Nel's New Day

October 24, 2015

Dem Pool Shrinks by Half; Bush in Trouble

The presidential candidate pool of 2016 is more shallow now after the loss of a few men running from both parties. The one causing the most excitement was a man who never declared his candidacy but kept people dangling from hints that he might. I always felt that Vice-president Joe Biden wasn’t going to be a candidate. By the time he got initiated, he would be 74 years old—definitely a one-term president and a lame duck from the get-go. Pushed by supporters and waiting for Hillary Clinton to be a disaster on the Democratic side, he kept making presidential statements, such as lambasting Clinton for declaring the GOP as her enemy.

Biden came away from the Democratic debate preaching bipartisanship with the party of Donald Trump and Rep. Trey Gowdy (R-SC), late of the 11-hour hearing debacle from the Benghazi select committee. President Obama went into his first term advocating a bipartisan approach with GOP members who were not as extremist as now (hard to believe!) and lost three years. GOP congressional members promised to vote for bills if the president watered them down. He did, and they didn’t. That’s why the country is stuck with the mish-mash of the Affordable Health Care Act giving money to private insurance companies instead of a successful single-payer plan. After three years in office, President Obama finally understood that the GOP is not to be trusted. Clinton understands the vicious motivation of the GOP before the final months of her campaign, and the conservative party made their position very clear by threatening to impeach Clinton on the first day of her presidency.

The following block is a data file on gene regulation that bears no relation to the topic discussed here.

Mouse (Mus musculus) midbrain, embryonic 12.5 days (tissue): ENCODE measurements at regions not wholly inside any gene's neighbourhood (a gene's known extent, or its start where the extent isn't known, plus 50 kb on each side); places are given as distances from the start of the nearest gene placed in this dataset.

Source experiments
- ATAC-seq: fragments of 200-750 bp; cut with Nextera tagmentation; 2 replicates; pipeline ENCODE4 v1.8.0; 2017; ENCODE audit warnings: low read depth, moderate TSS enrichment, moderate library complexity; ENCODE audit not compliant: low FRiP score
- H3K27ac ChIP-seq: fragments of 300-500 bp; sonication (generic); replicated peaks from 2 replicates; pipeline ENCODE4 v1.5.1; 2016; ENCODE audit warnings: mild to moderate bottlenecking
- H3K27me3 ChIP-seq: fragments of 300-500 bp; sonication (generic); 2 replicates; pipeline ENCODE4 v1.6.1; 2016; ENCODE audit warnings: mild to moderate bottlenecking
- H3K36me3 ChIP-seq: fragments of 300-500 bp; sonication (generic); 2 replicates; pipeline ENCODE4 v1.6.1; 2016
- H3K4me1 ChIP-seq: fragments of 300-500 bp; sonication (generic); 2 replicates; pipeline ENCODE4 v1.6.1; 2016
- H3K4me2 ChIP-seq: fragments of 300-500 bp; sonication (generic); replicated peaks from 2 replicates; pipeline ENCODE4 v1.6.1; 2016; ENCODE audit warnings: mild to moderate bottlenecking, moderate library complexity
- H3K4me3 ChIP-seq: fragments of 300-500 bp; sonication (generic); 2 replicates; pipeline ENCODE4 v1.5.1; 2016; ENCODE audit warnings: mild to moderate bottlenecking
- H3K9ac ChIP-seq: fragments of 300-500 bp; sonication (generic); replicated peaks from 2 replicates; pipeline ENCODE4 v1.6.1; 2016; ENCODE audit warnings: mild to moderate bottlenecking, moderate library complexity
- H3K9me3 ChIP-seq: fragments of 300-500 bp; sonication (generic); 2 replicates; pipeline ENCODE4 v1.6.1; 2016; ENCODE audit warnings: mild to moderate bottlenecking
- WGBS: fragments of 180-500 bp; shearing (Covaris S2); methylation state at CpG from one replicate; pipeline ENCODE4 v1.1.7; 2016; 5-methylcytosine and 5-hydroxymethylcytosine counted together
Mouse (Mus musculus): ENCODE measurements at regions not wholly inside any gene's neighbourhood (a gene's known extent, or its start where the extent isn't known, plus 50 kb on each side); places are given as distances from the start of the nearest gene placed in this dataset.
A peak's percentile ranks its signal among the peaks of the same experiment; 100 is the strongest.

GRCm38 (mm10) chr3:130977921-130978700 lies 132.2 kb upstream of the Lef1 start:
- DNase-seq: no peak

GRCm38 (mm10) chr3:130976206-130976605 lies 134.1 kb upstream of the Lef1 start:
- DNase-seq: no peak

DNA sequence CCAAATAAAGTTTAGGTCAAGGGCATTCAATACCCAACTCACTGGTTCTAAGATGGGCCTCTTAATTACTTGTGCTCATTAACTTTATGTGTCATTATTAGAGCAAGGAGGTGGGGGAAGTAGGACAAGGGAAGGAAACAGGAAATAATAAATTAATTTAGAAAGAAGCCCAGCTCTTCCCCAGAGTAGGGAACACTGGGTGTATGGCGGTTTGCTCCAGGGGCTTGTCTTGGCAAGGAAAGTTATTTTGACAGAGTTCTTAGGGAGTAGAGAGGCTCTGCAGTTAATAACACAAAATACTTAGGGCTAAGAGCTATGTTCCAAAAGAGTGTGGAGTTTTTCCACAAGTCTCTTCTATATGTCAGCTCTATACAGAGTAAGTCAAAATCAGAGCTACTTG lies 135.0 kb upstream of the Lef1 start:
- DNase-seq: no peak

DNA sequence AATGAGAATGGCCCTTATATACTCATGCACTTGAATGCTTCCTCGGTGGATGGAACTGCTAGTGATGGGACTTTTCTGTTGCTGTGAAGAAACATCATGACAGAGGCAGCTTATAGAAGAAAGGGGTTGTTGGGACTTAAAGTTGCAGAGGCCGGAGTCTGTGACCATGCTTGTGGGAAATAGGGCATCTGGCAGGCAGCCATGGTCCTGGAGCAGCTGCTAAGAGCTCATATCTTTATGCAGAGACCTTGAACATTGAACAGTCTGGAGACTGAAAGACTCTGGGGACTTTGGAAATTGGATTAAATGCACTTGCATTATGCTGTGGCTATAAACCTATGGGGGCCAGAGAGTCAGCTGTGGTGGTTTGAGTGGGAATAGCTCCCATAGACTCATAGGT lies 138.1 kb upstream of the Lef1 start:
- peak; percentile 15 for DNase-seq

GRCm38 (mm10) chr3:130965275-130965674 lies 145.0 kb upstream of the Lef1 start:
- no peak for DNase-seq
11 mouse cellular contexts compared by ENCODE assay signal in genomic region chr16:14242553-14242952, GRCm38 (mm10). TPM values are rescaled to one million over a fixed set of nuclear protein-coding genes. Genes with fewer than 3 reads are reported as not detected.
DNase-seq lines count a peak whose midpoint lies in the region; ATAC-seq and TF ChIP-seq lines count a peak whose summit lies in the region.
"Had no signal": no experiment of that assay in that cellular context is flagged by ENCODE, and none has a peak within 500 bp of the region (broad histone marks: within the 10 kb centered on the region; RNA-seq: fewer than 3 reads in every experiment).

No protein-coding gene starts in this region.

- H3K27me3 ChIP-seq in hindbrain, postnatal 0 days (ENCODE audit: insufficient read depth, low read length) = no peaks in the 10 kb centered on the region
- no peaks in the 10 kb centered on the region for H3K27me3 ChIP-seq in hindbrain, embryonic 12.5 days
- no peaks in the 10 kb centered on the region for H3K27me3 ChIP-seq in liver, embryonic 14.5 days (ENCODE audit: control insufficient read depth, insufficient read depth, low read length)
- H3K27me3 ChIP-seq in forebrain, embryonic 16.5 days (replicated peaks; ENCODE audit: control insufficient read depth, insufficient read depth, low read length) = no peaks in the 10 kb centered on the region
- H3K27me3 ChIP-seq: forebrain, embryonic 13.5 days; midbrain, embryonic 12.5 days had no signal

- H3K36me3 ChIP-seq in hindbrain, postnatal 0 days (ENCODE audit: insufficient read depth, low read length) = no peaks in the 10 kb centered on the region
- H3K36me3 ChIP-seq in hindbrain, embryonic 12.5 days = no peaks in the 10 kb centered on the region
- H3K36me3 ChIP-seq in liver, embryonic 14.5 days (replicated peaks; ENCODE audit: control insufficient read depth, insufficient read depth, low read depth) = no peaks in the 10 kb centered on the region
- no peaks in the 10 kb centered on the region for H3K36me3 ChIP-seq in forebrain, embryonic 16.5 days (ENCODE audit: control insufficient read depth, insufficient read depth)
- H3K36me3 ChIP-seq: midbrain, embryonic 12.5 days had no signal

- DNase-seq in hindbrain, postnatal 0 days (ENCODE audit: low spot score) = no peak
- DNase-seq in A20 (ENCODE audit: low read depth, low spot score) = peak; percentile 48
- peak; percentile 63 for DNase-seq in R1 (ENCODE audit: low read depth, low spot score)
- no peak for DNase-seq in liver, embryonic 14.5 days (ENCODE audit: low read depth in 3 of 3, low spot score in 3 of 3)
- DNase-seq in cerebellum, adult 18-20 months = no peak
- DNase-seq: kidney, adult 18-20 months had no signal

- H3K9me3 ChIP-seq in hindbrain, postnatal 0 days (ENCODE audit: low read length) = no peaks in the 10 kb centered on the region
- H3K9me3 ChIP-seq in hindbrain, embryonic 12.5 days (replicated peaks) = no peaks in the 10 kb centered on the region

With many faithful followers, Biden looked like a good possibility to take over the Dem race. His poll numbers were also up, but looking like a success is easier if a person isn’t actually competing. He has a good background in some areas such as authorizing the Violence against Women Act, but Biden comes with baggage. there’s also some baggage to Joe Biden. His banking ties a representative of Delaware, the state with loose laws surrounding corporations, may have put him too close to credit-card companies before the past few years. In 1988, he dropped out of the presidential candidacy after accusations of plagiarism in a speech.

The hearings for Clarence Thomas, possibly the worst Supreme Court justice ever, may also come back to haunt Biden. He chaired the Senate Judiciary Committee when Anita Hill accused Thomas of sexual harassment and failed to call on three other witnesses who would have given the same testimony as Hill. Although Biden has evidence regret about the hearing, he has not apologized for subjecting Hill, a black woman, to public humiliation. Those hearings are over 24 years in the past, but a new movie coming out will definitely revive memories of those dark days.

Before the Thomas hearings, Biden voted against legal abortion in 1982 by supporting a constitutional amendment to overturn Roe v. Wade. During the next two decades, he received mixed marks from NARAL Pro-Choice America with a 36 percent rating in 2003, 0 being total disagreement. Biden did defend women’s rights to abortions during his 2008 presidential run but always claimed that he is opposed to abortion and always supported the Hyde Amendment, claiming that people opposed to abortion shouldn’t have to pay for them. Biden accepts his Catholic faith’s position that “life begins at conception.” He also voted in favor of the Iraq War, believing that people opposed to war should still have to pay for it.

The most recent candidate to drop out of the Democratic race is Rhode Island’s Lincoln Chafee. This step was a given after his failure to defend a vote at the first Democratic debate, but it became pretty definite when someone overheard him talking about it in the frozen foods section of a Dave’s Marketplace on Thursday night. Chafee made his official withdrawal during a speech to the Democratic National Committee’s Women’s Leadership Forum in Washington the next morning.